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26 februari 2018


The wind is beating at the walls and windows, cars and umbrellas. The rain is pouring down from the slanted roofs, streaming through the gutters: my view from a comfy couch in the lobby of the Clonakilty Hotel, a place with old-world charm. I have been browsing through some of the books I found here, on Celts and the holy grail, and the Wild Atlantic Way, of which I am currently driving a small part.

By now, it is after three on Sunday afternoon and I am getting restless. Despite the unpredictable weather and my inexperience with driving on the left (it has been three days since I crossed that bridge), I decide to head out. Drombeg Stone Circle should only be about half an hour away, and easily found: just past Roscarberry, near Glandore.



It is like the rain cannot make up its mind. One moment, it eases up, making way for some careful rays of sunshine, then another tantrum sets in and down-down-down, pour-pour-pour it is again, relentlessly, until it takes another breath.

When I near Roscarberry, there is an impressive estuary to cross by a less impressive bridge. After a left turn I am officially on the Wild Atlantic Way, here a lovely country road full of curves and ups and downs, past trees and stone walls and at times, the Atlantic. Or really still the Celtic Sea, here in the South West. The colour palette today is one of greyish blues, greens and browns.

There is a sign: Drombeg Stone Circle. Apparently, this is not always the case in Ireland, good signage. In any case, I follow it, take a left and encounter my smallest country road so far. If I meet another car now, I am not quite sure how this is going to go down. But I don’t.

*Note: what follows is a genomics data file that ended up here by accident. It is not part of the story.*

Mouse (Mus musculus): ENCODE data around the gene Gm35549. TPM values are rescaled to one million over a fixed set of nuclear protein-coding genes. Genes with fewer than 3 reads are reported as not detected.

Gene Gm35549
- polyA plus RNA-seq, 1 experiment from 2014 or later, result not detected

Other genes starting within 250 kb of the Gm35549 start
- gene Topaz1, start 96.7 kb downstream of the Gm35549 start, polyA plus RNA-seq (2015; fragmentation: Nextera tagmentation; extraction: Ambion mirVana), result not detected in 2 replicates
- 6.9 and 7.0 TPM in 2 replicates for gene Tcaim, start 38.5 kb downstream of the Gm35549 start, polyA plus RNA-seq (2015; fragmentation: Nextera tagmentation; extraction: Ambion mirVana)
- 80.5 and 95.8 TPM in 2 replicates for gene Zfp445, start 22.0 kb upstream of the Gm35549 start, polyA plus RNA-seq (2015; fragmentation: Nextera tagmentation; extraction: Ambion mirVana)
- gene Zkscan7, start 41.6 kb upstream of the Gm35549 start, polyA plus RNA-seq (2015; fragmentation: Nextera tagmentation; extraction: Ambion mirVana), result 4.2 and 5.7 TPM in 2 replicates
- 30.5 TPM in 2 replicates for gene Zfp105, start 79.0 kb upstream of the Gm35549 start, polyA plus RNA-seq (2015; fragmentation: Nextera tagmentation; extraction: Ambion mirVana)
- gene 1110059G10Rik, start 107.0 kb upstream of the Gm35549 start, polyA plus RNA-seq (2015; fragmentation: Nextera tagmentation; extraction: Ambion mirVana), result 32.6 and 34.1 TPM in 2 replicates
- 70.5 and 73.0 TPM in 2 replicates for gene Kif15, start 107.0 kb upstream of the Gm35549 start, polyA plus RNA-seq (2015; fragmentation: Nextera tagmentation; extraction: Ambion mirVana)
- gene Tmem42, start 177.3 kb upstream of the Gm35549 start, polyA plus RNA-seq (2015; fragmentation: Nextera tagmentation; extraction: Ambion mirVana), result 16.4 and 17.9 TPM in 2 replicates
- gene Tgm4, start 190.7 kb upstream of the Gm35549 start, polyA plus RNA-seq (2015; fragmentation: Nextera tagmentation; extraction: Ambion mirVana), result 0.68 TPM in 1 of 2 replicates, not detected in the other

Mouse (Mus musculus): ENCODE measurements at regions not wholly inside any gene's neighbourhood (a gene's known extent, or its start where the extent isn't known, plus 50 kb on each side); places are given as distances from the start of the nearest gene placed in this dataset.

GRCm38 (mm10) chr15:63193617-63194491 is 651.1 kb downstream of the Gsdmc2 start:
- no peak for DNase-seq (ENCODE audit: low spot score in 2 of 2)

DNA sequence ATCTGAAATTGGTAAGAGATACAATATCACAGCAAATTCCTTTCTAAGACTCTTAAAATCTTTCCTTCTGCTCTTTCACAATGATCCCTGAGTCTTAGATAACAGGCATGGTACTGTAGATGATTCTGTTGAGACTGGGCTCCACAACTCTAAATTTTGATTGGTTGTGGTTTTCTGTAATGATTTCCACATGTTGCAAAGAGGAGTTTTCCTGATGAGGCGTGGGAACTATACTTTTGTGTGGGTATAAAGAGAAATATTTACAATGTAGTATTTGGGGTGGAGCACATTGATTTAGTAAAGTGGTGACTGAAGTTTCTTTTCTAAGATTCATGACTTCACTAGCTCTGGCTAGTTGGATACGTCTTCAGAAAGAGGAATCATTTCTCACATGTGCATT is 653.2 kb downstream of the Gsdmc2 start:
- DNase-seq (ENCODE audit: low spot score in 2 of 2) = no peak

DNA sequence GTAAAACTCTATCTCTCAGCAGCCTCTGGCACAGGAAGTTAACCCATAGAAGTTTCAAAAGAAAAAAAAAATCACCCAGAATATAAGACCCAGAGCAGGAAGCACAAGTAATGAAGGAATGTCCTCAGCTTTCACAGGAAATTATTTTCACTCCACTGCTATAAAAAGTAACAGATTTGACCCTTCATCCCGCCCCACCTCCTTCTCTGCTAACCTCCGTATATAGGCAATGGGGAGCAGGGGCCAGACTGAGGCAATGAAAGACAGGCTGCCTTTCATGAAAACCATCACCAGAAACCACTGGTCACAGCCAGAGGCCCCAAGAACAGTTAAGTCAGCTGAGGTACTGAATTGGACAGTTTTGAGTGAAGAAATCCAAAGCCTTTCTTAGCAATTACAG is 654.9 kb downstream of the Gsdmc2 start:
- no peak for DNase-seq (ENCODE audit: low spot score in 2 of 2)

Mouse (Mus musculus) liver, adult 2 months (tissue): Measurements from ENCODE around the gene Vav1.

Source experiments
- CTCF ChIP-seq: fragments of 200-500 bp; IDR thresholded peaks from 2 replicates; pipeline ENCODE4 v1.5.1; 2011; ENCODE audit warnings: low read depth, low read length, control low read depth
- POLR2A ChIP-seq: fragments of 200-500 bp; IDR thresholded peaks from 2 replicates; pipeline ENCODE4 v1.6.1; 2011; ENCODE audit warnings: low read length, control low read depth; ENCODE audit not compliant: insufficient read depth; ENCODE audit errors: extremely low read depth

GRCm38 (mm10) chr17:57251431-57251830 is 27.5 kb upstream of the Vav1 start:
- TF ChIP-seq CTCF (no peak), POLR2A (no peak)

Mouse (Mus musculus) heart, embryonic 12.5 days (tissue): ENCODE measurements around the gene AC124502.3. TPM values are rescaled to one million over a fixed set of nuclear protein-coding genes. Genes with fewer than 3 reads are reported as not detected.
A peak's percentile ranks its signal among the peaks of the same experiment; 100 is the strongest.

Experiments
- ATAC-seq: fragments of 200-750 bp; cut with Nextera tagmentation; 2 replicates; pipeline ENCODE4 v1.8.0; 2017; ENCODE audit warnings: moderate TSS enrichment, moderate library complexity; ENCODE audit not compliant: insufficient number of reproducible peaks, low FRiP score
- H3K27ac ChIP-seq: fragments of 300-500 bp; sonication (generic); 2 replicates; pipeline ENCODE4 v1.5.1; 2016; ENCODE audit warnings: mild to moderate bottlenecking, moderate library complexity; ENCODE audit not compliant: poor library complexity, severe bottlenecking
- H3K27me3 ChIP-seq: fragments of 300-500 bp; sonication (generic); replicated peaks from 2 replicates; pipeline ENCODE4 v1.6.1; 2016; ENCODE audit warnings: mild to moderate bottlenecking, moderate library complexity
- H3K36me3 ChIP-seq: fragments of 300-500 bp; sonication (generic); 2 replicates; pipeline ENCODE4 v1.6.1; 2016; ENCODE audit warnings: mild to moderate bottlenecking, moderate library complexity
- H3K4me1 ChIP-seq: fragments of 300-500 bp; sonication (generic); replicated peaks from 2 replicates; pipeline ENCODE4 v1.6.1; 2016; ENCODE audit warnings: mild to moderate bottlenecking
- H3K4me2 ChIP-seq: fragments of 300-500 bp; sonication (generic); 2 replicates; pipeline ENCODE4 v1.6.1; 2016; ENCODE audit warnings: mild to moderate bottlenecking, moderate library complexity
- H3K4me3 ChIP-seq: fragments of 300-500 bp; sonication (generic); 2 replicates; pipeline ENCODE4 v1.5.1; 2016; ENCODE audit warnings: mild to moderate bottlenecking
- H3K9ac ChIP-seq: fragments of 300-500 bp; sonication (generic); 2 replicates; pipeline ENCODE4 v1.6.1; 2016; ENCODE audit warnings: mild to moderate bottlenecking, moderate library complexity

The stone circle is smaller than expected. (I suppose Stonehenge raised the bar there.) Not that size seems to be a relevant feature here. Other forces seem to be at work. For a split second, it is as if layers of time can be sensed, some sort of… slice of history is witnessed, an evening where –presumably- druids in white robes walked around the circle. Because of the rain, I am also hidden deep in my hood – very druid-like.

Drombeg’s second name is The Druids’ Altar. There seems to be an old truth in that, although it is not the only one here.

The stone circle has two portal stones, opposite an altar stone. There’s a flat one in the middle of the circle. Looking at the circle from a little slope about 20 metres further up the hill, it seems as if the stones emit an energy that creates a dome over them.

The stones themselves have a strange, lively feel. I never knew stones could even have a ‘feel’. In the books and now TV-series Outlander, a woman travels through time through a humming stone in a circle and suddenly, that idea doesn’t even seem so far-fetched.


The next day, the weather is gorgeous. The greys are gone; pretty blues, greens, yellows have taken over. I decide to drive past Drombeg again. I walk a little further onto the site this time, past the circle, and come to what supposed to have been cooking sites, or fulacht fiadh in Gaelic.

I cannot quite put my finger on it, but there is something in the air that is humbling. As if something powerful and very, very old can still be sensed here, as if this was its, or ‘her’, dwelling place. It seems as if bolts of energy are exchanged between the stones on these horse shoe shaped sites.

It invites you kindly yet forcefully to respect this place and whomever it was that once was believed in or invoked here. However, it also seems to challenge you to honour it by finding this force in yourself and become its equal. The experience is powerful and gentle at the same time.


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On Drombeg stone circle (West Cork, Ireland)
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